When you are the first of two Snow White movies opening in one year, you want to be really really good.
Unfortunately Mirror, Mirror is merely good.
Taking the story of Snow White and trying to make it more of a feminist tale, Mirror, Mirror manages to be beautiful to look at but without too much underneath all that beauty.
As with most fairy tales, the more interesting character is the evil one. Good tends to be so boring, which is why are all so fascinated with the baddies. Darth Vader is more interesting than Luke and the Evil Queen is more interesting than Snow White. As said Evil Queen, Julia Roberts relishes playing the baddie. Her Queen is more self-amused and vain than purely evil, however, and that might be part of why she’s not 100% believable. Enjoyable but not a true Evil Queen.
Lily Collins, as in Phil Collins, is Snow White, leading with her eyebrows. She’s very sweet and looks lovely as both the princess and the outlaw, but her Snow White doesn’t have much fire. She wields a sword, saving the prince before he saves her, but it’s more comical than female empowerment. Her prince charming is played by Armie Hammer who actually surprised me. His physicality was impressive; he played a puppy much better than someone of his size, 6 foot 5, has any right to. It doesn’t hurt that he has a sense of humor about himself and has no problem making a fool out of himself, even when shirtless.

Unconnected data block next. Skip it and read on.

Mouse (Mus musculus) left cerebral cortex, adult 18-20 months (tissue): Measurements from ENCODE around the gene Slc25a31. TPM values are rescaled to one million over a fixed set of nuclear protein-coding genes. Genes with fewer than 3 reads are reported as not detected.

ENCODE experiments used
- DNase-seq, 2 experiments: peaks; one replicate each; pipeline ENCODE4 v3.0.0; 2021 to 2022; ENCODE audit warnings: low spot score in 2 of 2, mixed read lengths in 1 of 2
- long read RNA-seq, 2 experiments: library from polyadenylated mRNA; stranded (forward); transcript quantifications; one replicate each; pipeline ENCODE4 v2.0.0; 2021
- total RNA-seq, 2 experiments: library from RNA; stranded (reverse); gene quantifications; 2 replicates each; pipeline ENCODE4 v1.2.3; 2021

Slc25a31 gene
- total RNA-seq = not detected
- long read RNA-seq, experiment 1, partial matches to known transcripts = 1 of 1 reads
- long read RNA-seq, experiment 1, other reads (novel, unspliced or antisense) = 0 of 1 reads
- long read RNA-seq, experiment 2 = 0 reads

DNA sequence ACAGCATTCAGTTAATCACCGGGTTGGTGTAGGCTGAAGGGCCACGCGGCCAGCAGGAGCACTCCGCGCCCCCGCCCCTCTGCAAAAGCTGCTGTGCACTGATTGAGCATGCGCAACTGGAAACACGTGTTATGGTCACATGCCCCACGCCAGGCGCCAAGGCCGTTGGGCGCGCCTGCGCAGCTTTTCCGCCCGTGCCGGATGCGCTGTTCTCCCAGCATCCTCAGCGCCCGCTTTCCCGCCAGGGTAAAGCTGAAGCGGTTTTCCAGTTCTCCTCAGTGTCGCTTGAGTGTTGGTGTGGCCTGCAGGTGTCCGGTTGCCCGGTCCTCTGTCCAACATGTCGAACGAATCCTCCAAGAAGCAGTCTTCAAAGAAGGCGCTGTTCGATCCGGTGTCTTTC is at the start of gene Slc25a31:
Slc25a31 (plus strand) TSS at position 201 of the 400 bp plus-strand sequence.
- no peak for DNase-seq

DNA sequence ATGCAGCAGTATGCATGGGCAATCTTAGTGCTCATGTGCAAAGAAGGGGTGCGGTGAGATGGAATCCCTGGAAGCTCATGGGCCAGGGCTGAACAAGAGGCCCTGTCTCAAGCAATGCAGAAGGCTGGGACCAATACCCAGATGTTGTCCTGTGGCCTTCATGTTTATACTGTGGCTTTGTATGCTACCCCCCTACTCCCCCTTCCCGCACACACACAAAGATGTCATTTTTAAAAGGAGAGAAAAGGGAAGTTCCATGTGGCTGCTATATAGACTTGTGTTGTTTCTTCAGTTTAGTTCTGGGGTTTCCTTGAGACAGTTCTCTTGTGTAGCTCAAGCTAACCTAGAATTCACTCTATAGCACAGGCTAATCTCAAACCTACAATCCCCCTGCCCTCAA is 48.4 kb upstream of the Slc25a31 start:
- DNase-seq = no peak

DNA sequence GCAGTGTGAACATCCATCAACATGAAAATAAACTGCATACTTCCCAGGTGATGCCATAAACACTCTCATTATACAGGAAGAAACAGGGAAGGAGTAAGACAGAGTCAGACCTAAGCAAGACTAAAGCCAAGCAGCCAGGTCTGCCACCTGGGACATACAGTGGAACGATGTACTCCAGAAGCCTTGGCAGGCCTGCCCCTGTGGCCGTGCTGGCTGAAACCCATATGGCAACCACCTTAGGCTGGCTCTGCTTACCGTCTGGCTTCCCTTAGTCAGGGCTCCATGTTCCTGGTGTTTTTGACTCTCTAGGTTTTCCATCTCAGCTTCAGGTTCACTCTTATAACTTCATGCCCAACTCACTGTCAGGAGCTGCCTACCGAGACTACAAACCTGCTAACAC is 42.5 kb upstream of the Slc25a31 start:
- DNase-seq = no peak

Nathan Lane is always winning as the Queen’s toadying lackey whose adventures as a cockroach are best left undescribed. Lane manages to elevate his shtick to fit in with the film, borscht belt mixing in well with high fashion.
But for all its gorgeous sets (the Queen’s bedroom was particularly spectacular) and costumes by the late Eiko Ishioka that jumped off the screen without any stupid 3D effects, the movie left me wanting more. We all know the end of the story of Snow White, it’s just a question of how you get there. The dialog went in between fairy tale-esque and slangy and couldn’t seem to settle anywhere in between. There were moments that were truly funny, but so much of it felt hollow. A big reveal at the end wasn’t all that surprising and just lacked any real emotion behind it.
The movie also decided to end on a musical number. This was cute, but was a bit too reminiscent of every single Shrek movie to really work for me. It has a bit of Bollywood flair, but just seemed out of place.
Director Tarsem Singh is known for his elaborate backgrounds. The Cell, while a fairly vile movie, was beautiful to look at. The Fall seemed more of a success in that it was both a visual delight and had some dramatic meat to it. The Immortals (he seems to like those simple titles doesn’t he?) went back to The Cell for lack of meaningful content paired with something beautiful to look at, this time with Greek flair. Mirror, Mirror lies somewhere in between his two extremes. Which is too bad to Mirror, Mirror…but not necessarily for Snow White and Hunstman…